Virginia Governor’s Race: GovBrain Trend Analysis Has Candidates in Dead Heat
Democrat Ralph Northam and Republican Ed Gillespie are essentially tied, according to GovBrain’s Trend Meter analysis of the the Virginia gubernatorial contest. The candidates have traded the lead since GovBrain began covering the race on October 14. Northam has spent 11 days in the lead on the Trend Meter, while Gillespie has led for five days. The candidates are neck and neck on the Trend Meter now, but GovBrain gives Northam the edge since he has trended higher for more days. The election will be held on November 7.
GovBrain uses a patent-pending “Trend Meter” inside its machine learning and artificial intelligence system. The GovBrain system searches data from nearly 800 government, regulatory, and legislative sources along with political, financial, and technology news sites from around the world. The GovBrain trend meter is self-contained and does not incorporate analysis of social media, Google and Wikipedia searches, YouTube interactions, or polling data — its predictive signal is unique. To use the trend meter to begin tracking an election, one simply types the name of the candidate, clicks enter, and watches the results over time.
You can see how Gillespie started out ahead on the Trend Meter, but he gave up the lead to Northam on October 21. Northam had his largest lead on October 23, but then Gillespie began chipping away at the deficit and caught up to Northam on October 31.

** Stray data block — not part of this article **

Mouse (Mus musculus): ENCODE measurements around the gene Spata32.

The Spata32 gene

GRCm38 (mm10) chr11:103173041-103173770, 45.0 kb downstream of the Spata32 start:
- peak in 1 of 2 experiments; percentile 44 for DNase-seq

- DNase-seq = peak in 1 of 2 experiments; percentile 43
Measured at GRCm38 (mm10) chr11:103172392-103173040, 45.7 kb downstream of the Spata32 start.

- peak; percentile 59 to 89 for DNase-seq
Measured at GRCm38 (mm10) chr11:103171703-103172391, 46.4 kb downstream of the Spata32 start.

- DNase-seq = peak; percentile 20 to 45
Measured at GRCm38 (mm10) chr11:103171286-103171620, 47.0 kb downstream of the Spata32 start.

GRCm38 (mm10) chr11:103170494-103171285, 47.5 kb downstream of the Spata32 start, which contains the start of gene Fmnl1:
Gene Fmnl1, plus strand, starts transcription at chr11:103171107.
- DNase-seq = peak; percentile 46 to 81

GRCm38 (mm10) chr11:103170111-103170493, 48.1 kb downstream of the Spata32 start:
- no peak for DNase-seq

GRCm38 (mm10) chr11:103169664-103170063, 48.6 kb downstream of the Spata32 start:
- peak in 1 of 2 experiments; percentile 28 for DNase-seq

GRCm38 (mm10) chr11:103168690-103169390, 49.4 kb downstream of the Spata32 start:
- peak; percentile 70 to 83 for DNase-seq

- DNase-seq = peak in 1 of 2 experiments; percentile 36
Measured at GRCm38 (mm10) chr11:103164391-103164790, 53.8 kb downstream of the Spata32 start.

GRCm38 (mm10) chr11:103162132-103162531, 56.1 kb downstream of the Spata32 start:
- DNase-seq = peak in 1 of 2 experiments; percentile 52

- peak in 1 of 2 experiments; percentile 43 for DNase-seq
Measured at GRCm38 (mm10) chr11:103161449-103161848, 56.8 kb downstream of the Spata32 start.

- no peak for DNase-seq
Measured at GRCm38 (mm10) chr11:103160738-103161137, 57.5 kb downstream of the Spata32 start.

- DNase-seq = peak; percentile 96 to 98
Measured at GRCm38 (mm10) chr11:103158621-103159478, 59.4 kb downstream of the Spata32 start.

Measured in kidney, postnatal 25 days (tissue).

Northam is Virginia’s lieutenant governor and Gillespie is the former chair of the Republican National Committee. Both are normally low-key personalities in style and substance, but they have engaged in trench warfare on the airwaves. Gillespie has tried to accuse Northam of being too soft on the transnational criminal gang MS-13. A Democrat group supporting Northam released a controversial ad that featured a truck with a confederate flag and Gillespie bumper sticker chasing a group of minority kids.
Money from outside groups has flooded into the state as the race is seen as a testing ground for U.S. Senate elections and other statewide contests around the country that are slated for 2018. Vice President Mike Pence has campaigned for Gillespie and Trump often tweets his support for the Republican ticket. Former President Barack Obama appeared at a Richmond rally for Northam in October.
Support for the candidates depends on geography. Democrats are strong in the densely-populated counties in Northern Virginia that are close to Washington, DC. Gillespie gets his conservative support from the more rural southwestern regions of the commonwealth.
Northam is a soft-spoken, moderate pediatric neurologist who seems like a safe choice in a state that Hillary Clinton won. Gillespie is known for being a tough underdog who finishes well. He barely lost to heavily-favored U.S. Senator Mark Warner in 2014.
Polling results for the race have been scattered. Northam has led by 17 points in some surveys while Gillespie has been up by 8. Average polling data compiled by RealClear Politics as of November 1 has Northam winning by 3.6 percent.
Gillespie has showed resiliency on the GovBrain Trend Meter. Northam has just not been able to put him away. Despite large pockets of conservatives, Virginia is a blue state with a sitting Democrat governor. President Trump has low approval ratings, so this should have been a much easier race for Northam. A close loss would be a heartbreaker for Gillespie, who came within a point of beating Senator Mark Warner. It will all come down to voter turnout which will be lower in this off-year election. That means whoever energizes the base the most and attracts undecided independents in the last 72 hours will win.
The race on the Trend Meter is extremely close, but GovBrain gives the advantage to Ralph Northam, since he has trended higher for more days. But Gillespie is a strong closer and he could still win in an upset that would worry a lot of national Democrats.